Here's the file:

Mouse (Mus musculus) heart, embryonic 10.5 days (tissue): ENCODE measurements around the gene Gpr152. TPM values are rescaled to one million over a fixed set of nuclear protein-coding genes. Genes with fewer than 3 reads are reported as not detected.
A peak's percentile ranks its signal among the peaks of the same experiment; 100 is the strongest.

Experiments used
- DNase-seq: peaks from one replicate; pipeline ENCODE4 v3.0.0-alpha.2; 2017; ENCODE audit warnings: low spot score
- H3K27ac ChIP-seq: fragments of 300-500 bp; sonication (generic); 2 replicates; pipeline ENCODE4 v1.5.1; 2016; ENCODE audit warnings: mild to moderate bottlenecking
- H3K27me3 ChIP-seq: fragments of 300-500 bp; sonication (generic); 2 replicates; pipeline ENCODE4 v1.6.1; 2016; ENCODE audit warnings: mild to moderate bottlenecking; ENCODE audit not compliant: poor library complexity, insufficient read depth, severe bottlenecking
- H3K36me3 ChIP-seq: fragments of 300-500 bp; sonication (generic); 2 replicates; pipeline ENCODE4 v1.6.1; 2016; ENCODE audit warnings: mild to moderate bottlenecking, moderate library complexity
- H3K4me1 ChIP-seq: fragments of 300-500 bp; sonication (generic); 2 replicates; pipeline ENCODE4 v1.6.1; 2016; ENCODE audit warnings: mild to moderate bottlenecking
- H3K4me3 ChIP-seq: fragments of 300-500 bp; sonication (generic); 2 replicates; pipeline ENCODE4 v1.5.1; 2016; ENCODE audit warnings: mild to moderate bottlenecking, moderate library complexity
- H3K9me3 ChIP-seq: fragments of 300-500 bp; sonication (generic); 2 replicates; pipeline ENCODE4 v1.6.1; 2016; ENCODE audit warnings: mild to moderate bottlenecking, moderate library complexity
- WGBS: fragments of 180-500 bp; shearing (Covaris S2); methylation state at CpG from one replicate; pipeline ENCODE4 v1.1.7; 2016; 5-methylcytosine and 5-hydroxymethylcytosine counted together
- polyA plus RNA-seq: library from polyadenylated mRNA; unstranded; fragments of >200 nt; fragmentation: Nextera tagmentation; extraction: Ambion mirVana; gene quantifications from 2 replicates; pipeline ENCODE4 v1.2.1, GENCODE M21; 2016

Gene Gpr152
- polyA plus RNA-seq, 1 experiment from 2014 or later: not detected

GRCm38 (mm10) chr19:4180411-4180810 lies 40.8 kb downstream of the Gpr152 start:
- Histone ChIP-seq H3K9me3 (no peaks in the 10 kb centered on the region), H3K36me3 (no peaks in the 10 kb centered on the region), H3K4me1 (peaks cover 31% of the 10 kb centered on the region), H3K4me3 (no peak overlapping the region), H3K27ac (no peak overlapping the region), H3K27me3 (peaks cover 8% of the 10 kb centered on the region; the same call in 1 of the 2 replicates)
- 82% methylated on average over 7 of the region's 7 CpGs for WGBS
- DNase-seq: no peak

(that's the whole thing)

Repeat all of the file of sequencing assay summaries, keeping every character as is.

Mouse (Mus musculus) heart, embryonic 10.5 days (tissue): ENCODE measurements around the gene Gpr152. TPM values are rescaled to one million over a fixed set of nuclear protein-coding genes. Genes with fewer than 3 reads are reported as not detected.
A peak's percentile ranks its signal among the peaks of the same experiment; 100 is the strongest.

Experiments used
- DNase-seq: peaks from one replicate; pipeline ENCODE4 v3.0.0-alpha.2; 2017; ENCODE audit warnings: low spot score
- H3K27ac ChIP-seq: fragments of 300-500 bp; sonication (generic); 2 replicates; pipeline ENCODE4 v1.5.1; 2016; ENCODE audit warnings: mild to moderate bottlenecking
- H3K27me3 ChIP-seq: fragments of 300-500 bp; sonication (generic); 2 replicates; pipeline ENCODE4 v1.6.1; 2016; ENCODE audit warnings: mild to moderate bottlenecking; ENCODE audit not compliant: poor library complexity, insufficient read depth, severe bottlenecking
- H3K36me3 ChIP-seq: fragments of 300-500 bp; sonication (generic); 2 replicates; pipeline ENCODE4 v1.6.1; 2016; ENCODE audit warnings: mild to moderate bottlenecking, moderate library complexity
- H3K4me1 ChIP-seq: fragments of 300-500 bp; sonication (generic); 2 replicates; pipeline ENCODE4 v1.6.1; 2016; ENCODE audit warnings: mild to moderate bottlenecking
- H3K4me3 ChIP-seq: fragments of 300-500 bp; sonication (generic); 2 replicates; pipeline ENCODE4 v1.5.1; 2016; ENCODE audit warnings: mild to moderate bottlenecking, moderate library complexity
- H3K9me3 ChIP-seq: fragments of 300-500 bp; sonication (generic); 2 replicates; pipeline ENCODE4 v1.6.1; 2016; ENCODE audit warnings: mild to moderate bottlenecking, moderate library complexity
- WGBS: fragments of 180-500 bp; shearing (Covaris S2); methylation state at CpG from one replicate; pipeline ENCODE4 v1.1.7; 2016; 5-methylcytosine and 5-hydroxymethylcytosine counted together
- polyA plus RNA-seq: library from polyadenylated mRNA; unstranded; fragments of >200 nt; fragmentation: Nextera tagmentation; extraction: Ambion mirVana; gene quantifications from 2 replicates; pipeline ENCODE4 v1.2.1, GENCODE M21; 2016

Gene Gpr152
- polyA plus RNA-seq, 1 experiment from 2014 or later: not detected

GRCm38 (mm10) chr19:4180411-4180810 lies 40.8 kb downstream of the Gpr152 start:
- Histone ChIP-seq H3K9me3 (no peaks in the 10 kb centered on the region), H3K36me3 (no peaks in the 10 kb centered on the region), H3K4me1 (peaks cover 31% of the 10 kb centered on the region), H3K4me3 (no peak overlapping the region), H3K27ac (no peak overlapping the region), H3K27me3 (peaks cover 8% of the 10 kb centered on the region; the same call in 1 of the 2 replicates)
- 82% methylated on average over 7 of the region's 7 CpGs for WGBS
- DNase-seq: no peak